Sorry for the extremely long post. I generally research a little, write a little, research some more, write some more, edit and rewrite... It's a vicious cycle due to the sheer number of branches trouble-shooting can take. Most problems are solved in advance by looking for possible answers and then weeding out the less likely ones and testing the rest. Use what you need from this post and ignore the rest.
If you no longer have that RJ-11 to DB9 connector you need to tie the signal ground and diag pin together manually (or at least check for continuity), and then connect both of them to the RS-232 signal ground (Pin 5) on the Palm.
Heres why: Until the diag pin is grounded, the ECU is in normal operating mode, not diagnostics mode. Once you tie the RS-232 signal ground and ECU diag together and connect them to the Palm on RS-232 pin 5 (Gnd), then the ECU is put into DIAG ON mode. This could explain why your getting an ECU communications error. The ECU is not transmitting to Jeff's RS-232 transceiver unless you ground that diag pin.
Like I said, there are about a dozen ways to wire a serial port depending on the equipment being wired. Sometimes tying the lines are done just to satisfy one side so it will ignore the particular signals (Ignoring CTS or DSR, tying DCD so that the device believes there is a carrier signal). Some terminals (particularly a lot of DCE type equipment) do not even listen for those signals and will ignore them by default.
You are correct in that DSR/DTR and RTS/CTS are separate entities, the point being is that sometimes we want to 'fake' a "HIGH" signal on a particular pin, so that the comm program using the port is fooled into thinking what we want it to, and not necessarily hanging on a signal that it will never receive because it doesn't exist from the other device. But there is the possibility that Jeff had the typical null modem connections tied inside that RJ-11 to DB9 connector. In other words, the serial port should always have an answer to the questions being posed on those lines, YES it is OK to send and YES we are READY.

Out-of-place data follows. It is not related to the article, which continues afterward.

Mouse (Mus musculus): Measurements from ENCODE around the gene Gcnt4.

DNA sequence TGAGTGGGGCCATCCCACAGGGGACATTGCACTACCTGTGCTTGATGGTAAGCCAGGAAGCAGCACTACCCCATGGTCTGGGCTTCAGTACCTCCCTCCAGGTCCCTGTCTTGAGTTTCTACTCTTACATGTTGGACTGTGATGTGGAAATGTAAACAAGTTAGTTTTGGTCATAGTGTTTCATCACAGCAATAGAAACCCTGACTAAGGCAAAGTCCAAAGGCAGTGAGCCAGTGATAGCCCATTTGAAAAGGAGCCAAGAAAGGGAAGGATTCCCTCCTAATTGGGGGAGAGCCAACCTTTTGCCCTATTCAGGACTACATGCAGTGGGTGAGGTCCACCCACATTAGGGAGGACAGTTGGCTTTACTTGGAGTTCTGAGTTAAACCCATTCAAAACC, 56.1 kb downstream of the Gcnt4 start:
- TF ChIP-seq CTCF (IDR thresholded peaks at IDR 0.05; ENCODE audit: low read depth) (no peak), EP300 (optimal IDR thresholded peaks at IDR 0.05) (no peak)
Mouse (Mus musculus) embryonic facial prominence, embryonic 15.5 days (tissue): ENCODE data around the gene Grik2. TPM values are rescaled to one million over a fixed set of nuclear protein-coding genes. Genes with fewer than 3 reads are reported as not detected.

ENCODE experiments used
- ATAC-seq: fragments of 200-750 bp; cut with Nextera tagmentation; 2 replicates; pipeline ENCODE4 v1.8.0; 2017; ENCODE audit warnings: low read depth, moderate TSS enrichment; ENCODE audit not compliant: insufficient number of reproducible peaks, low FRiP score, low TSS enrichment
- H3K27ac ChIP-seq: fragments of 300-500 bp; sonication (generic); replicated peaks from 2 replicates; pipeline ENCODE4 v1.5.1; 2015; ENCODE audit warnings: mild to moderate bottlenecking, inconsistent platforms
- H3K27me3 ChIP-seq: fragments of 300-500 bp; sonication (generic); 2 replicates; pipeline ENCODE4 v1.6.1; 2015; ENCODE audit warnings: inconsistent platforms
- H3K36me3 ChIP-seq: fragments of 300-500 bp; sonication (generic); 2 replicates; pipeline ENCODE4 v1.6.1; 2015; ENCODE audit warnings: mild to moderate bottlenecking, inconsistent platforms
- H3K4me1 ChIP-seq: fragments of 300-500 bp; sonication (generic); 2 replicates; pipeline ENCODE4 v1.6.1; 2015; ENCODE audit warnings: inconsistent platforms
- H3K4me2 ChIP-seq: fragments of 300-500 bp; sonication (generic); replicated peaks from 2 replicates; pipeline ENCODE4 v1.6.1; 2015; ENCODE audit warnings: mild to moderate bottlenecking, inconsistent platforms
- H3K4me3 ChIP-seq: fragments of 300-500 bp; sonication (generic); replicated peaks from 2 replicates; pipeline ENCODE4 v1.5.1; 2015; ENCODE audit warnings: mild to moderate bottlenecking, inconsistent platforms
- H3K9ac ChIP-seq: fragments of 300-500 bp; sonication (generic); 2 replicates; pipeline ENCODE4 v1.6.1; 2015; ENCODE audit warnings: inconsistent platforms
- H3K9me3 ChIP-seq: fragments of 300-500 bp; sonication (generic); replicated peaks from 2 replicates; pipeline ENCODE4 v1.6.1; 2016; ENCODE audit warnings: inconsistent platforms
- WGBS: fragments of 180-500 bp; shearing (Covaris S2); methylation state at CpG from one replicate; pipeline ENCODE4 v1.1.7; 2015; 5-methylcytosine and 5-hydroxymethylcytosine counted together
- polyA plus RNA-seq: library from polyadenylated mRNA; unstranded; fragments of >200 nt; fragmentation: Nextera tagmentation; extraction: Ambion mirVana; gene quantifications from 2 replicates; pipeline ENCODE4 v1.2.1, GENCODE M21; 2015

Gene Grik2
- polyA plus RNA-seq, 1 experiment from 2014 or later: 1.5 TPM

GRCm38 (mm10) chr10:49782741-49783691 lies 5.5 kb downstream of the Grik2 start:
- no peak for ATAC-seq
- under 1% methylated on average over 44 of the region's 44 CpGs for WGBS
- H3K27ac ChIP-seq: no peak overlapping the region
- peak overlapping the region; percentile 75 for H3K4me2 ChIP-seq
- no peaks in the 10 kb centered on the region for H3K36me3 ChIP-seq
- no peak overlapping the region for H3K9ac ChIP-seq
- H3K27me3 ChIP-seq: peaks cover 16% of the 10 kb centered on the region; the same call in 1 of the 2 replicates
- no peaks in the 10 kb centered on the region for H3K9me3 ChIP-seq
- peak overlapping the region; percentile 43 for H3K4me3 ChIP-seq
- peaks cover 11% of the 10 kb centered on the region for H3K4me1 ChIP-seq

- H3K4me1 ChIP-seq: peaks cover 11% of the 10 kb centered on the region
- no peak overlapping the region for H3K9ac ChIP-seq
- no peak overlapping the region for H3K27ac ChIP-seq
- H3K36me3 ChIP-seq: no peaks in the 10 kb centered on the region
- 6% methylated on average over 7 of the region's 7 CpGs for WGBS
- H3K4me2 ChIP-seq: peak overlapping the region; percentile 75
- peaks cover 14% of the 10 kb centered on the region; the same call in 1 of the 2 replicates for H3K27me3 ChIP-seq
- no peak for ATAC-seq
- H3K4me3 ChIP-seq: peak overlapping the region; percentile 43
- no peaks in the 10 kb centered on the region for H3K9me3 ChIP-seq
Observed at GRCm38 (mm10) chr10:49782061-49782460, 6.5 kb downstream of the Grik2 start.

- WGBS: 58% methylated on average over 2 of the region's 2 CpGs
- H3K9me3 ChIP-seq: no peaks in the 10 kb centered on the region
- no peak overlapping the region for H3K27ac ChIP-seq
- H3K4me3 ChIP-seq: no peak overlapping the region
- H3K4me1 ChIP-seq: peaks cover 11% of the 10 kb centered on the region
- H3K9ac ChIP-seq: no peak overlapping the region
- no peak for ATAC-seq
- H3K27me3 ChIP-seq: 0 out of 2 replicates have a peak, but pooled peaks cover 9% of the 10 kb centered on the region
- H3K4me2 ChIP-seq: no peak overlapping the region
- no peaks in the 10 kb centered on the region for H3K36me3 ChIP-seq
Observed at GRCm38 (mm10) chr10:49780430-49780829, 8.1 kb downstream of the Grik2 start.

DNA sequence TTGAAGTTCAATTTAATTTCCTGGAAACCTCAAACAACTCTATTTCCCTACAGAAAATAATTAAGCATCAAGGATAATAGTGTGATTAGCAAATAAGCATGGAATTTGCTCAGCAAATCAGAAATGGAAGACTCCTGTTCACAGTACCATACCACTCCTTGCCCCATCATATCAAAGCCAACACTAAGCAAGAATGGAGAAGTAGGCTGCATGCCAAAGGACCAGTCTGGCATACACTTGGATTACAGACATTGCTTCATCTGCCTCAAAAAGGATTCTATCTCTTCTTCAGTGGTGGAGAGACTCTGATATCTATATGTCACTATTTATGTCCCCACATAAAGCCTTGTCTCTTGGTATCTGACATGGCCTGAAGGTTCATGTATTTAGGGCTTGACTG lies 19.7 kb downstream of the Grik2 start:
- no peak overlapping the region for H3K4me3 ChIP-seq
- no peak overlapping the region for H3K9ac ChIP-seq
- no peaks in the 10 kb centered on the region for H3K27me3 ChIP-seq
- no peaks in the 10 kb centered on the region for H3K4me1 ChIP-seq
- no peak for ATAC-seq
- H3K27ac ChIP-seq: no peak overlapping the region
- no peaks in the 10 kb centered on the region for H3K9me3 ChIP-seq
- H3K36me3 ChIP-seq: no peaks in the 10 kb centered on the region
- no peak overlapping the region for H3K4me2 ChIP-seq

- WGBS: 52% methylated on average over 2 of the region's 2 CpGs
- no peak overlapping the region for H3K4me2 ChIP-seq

Remember unlike a person, a computer can only do what its told, if the OK never comes it will wait indefinitely (think of a dialog box in Windows awaiting a response). RS-232 is an asynchronous protocol. It does not use pure timing, but rather responds based upon signals from the each side (the handshaking). If the handshaking signals stop, communication grinds to a halt while the computer waits. This behavior is by design since serial communications are used for unreliable and noisy links where you cannot guarantee the integrity of the data. It is a scalable standard that allows for very complete handling of errors or no confirmation at all. An example of where all the capabilities are employed is when modems communicate across phone lines, a dumb terminal hooked up to a mainframe, or a serial printer is hooked up half way across a factory. These features can be selectively required, used or selectively ignored depending on the type of equipment and how its programmed.
An example of this asynchronous handshaking in real-world human communications would be two people talking via cell-phones. Cell phones are notorious for cutting out. When talking we periodically check to make sure the other person is still there. If we do not get periodic acknowledgment, we stop sending information and begin putting out a series of queries... "Hello? Hello? Are you there? Can you hear me?". Then we wait. Either one of several things occur. One the person on the other side responds "Yes, I am hearing you, continue", "I didn't get that, could you repeat it?, or simply no reply at all. Depending on which of these responses we receive, including 'no response', we take a particular action. We begin transmitting data from the point we stopped. We begin transmitting again, but repeating from the point which the other party said was not received. Or, we simply wait for a period of time not receiving any reply and hang up to wait for the connection to be resumed.